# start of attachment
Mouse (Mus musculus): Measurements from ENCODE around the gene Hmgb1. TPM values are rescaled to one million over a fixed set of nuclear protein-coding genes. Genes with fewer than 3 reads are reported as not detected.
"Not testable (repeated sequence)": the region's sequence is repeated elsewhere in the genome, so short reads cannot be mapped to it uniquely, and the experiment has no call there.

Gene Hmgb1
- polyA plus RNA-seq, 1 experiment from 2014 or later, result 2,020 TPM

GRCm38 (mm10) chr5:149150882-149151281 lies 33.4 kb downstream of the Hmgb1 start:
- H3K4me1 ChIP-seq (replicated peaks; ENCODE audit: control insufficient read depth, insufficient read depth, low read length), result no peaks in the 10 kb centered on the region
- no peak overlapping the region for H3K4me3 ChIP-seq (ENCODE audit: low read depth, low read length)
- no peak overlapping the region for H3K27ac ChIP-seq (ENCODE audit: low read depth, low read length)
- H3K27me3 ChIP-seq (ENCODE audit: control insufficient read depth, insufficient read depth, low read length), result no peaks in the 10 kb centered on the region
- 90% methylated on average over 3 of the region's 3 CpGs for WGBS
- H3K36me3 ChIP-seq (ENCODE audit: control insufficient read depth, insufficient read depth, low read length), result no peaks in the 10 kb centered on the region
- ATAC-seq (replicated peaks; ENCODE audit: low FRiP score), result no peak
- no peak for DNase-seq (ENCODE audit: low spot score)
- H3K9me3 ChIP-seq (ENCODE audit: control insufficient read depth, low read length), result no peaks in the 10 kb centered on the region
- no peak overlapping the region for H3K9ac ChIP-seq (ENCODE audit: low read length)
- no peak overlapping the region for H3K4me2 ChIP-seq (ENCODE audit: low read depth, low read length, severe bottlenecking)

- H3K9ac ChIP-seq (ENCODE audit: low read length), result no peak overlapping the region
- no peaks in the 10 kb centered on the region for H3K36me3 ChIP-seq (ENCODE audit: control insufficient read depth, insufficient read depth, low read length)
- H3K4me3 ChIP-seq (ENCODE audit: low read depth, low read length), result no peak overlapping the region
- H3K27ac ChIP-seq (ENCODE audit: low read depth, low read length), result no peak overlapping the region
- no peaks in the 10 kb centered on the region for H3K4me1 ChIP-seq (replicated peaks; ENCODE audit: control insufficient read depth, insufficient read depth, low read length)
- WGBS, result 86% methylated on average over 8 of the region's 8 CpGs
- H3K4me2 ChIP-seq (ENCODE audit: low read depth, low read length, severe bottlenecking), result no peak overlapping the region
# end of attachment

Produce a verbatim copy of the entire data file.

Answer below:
Mouse (Mus musculus): Measurements from ENCODE around the gene Hmgb1. TPM values are rescaled to one million over a fixed set of nuclear protein-coding genes. Genes with fewer than 3 reads are reported as not detected.
"Not testable (repeated sequence)": the region's sequence is repeated elsewhere in the genome, so short reads cannot be mapped to it uniquely, and the experiment has no call there.

Gene Hmgb1
- polyA plus RNA-seq, 1 experiment from 2014 or later, result 2,020 TPM

GRCm38 (mm10) chr5:149150882-149151281 lies 33.4 kb downstream of the Hmgb1 start:
- H3K4me1 ChIP-seq (replicated peaks; ENCODE audit: control insufficient read depth, insufficient read depth, low read length), result no peaks in the 10 kb centered on the region
- no peak overlapping the region for H3K4me3 ChIP-seq (ENCODE audit: low read depth, low read length)
- no peak overlapping the region for H3K27ac ChIP-seq (ENCODE audit: low read depth, low read length)
- H3K27me3 ChIP-seq (ENCODE audit: control insufficient read depth, insufficient read depth, low read length), result no peaks in the 10 kb centered on the region
- 90% methylated on average over 3 of the region's 3 CpGs for WGBS
- H3K36me3 ChIP-seq (ENCODE audit: control insufficient read depth, insufficient read depth, low read length), result no peaks in the 10 kb centered on the region
- ATAC-seq (replicated peaks; ENCODE audit: low FRiP score), result no peak
- no peak for DNase-seq (ENCODE audit: low spot score)
- H3K9me3 ChIP-seq (ENCODE audit: control insufficient read depth, low read length), result no peaks in the 10 kb centered on the region
- no peak overlapping the region for H3K9ac ChIP-seq (ENCODE audit: low read length)
- no peak overlapping the region for H3K4me2 ChIP-seq (ENCODE audit: low read depth, low read length, severe bottlenecking)

- H3K9ac ChIP-seq (ENCODE audit: low read length), result no peak overlapping the region
- no peaks in the 10 kb centered on the region for H3K36me3 ChIP-seq (ENCODE audit: control insufficient read depth, insufficient read depth, low read length)
- H3K4me3 ChIP-seq (ENCODE audit: low read depth, low read length), result no peak overlapping the region
- H3K27ac ChIP-seq (ENCODE audit: low read depth, low read length), result no peak overlapping the region
- no peaks in the 10 kb centered on the region for H3K4me1 ChIP-seq (replicated peaks; ENCODE audit: control insufficient read depth, insufficient read depth, low read length)
- WGBS, result 86% methylated on average over 8 of the region's 8 CpGs
- H3K4me2 ChIP-seq (ENCODE audit: low read depth, low read length, severe bottlenecking), result no peak overlapping the region